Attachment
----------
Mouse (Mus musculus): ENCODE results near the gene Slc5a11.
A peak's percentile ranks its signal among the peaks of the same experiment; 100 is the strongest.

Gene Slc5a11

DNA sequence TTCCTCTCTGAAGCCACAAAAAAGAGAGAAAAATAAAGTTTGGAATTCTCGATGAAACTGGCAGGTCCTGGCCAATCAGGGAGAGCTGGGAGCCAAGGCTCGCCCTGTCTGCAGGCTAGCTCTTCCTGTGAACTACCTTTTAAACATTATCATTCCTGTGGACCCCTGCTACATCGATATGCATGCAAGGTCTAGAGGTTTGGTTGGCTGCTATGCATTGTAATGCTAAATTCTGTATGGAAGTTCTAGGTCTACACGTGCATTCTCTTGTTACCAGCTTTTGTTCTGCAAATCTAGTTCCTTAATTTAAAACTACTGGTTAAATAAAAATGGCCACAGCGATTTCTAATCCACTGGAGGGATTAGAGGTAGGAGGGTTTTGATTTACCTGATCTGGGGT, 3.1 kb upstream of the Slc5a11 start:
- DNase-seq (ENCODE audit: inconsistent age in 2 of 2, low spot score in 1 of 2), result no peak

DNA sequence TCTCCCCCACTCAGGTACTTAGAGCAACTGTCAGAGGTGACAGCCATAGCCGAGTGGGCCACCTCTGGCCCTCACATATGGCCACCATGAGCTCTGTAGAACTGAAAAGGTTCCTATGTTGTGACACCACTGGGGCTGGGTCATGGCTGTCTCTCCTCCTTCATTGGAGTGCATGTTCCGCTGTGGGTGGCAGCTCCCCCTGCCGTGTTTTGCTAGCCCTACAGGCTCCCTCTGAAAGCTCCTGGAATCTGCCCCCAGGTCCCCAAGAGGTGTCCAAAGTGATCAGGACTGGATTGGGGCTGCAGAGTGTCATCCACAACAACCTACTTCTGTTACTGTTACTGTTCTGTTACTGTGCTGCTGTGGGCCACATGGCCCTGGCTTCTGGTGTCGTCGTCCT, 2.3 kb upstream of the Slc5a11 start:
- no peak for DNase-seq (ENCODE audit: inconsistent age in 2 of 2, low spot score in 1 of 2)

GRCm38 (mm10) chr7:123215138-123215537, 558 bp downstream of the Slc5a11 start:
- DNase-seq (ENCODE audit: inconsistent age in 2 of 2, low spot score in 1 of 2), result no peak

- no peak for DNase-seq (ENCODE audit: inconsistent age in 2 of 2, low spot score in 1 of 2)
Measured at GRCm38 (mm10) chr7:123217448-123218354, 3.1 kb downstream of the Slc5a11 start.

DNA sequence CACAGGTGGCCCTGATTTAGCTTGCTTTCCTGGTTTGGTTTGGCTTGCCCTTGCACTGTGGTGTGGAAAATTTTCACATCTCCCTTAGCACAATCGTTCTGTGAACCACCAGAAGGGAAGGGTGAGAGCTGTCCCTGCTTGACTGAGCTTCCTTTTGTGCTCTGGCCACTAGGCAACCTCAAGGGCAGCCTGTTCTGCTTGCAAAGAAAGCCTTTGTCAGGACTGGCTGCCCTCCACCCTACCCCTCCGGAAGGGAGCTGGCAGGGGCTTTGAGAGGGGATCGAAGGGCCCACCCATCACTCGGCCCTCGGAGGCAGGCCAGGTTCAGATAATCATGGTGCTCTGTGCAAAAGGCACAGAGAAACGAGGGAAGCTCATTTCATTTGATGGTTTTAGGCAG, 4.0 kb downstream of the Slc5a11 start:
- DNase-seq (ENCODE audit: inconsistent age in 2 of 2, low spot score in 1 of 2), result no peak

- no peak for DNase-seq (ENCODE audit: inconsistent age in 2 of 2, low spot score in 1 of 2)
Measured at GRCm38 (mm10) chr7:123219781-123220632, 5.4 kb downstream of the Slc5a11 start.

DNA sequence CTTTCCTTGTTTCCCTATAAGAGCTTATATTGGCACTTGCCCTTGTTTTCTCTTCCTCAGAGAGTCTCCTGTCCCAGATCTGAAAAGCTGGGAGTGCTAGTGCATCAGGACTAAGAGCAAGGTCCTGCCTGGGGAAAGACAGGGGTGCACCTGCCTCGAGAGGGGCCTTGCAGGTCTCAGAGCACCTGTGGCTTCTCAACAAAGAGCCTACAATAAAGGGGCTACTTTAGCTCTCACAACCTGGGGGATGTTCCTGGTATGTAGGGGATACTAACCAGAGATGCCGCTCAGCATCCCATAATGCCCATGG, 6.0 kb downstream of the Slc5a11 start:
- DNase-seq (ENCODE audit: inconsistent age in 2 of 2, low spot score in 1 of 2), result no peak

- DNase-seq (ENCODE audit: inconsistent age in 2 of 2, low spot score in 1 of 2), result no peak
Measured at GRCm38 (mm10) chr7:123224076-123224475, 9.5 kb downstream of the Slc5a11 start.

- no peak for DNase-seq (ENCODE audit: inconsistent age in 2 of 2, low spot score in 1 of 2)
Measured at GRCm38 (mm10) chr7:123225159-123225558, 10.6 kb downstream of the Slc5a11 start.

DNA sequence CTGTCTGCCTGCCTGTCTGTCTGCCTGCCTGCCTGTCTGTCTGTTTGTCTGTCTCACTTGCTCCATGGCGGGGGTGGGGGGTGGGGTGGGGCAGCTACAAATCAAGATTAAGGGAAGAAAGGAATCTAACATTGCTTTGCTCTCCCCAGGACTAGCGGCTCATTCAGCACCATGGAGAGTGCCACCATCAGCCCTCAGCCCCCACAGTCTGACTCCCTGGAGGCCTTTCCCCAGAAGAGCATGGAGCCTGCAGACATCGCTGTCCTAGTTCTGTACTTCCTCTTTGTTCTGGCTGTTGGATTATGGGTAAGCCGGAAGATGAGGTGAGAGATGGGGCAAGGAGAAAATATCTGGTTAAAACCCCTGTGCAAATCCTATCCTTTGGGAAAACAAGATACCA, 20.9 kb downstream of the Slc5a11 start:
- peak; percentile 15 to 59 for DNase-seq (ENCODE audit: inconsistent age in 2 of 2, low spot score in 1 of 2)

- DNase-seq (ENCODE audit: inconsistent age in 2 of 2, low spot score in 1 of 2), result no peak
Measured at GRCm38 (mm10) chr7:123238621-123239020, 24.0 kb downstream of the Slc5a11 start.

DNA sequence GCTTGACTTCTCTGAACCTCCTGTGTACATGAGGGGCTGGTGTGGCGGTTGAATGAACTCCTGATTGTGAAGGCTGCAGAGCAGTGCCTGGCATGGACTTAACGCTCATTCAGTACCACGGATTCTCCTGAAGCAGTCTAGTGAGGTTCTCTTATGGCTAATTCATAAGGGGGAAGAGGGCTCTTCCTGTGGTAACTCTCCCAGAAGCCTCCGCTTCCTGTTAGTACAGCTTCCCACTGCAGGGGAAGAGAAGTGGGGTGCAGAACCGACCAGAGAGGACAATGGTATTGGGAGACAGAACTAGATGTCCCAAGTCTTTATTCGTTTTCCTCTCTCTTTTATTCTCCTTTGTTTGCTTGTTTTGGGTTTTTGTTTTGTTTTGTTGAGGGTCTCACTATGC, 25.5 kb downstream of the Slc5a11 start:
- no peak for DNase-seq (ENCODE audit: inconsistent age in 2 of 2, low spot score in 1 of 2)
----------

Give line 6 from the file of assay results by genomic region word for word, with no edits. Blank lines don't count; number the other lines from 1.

DNA sequence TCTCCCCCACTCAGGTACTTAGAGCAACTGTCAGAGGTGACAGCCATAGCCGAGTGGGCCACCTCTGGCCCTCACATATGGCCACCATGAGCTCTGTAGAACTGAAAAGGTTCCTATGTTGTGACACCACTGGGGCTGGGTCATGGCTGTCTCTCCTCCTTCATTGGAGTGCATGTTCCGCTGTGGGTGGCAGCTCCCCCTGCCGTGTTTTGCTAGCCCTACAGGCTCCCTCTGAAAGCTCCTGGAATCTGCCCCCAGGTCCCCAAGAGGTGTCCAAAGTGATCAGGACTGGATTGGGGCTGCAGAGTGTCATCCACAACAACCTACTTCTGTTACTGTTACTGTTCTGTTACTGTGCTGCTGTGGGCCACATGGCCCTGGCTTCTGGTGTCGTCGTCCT, 2.3 kb upstream of the Slc5a11 start: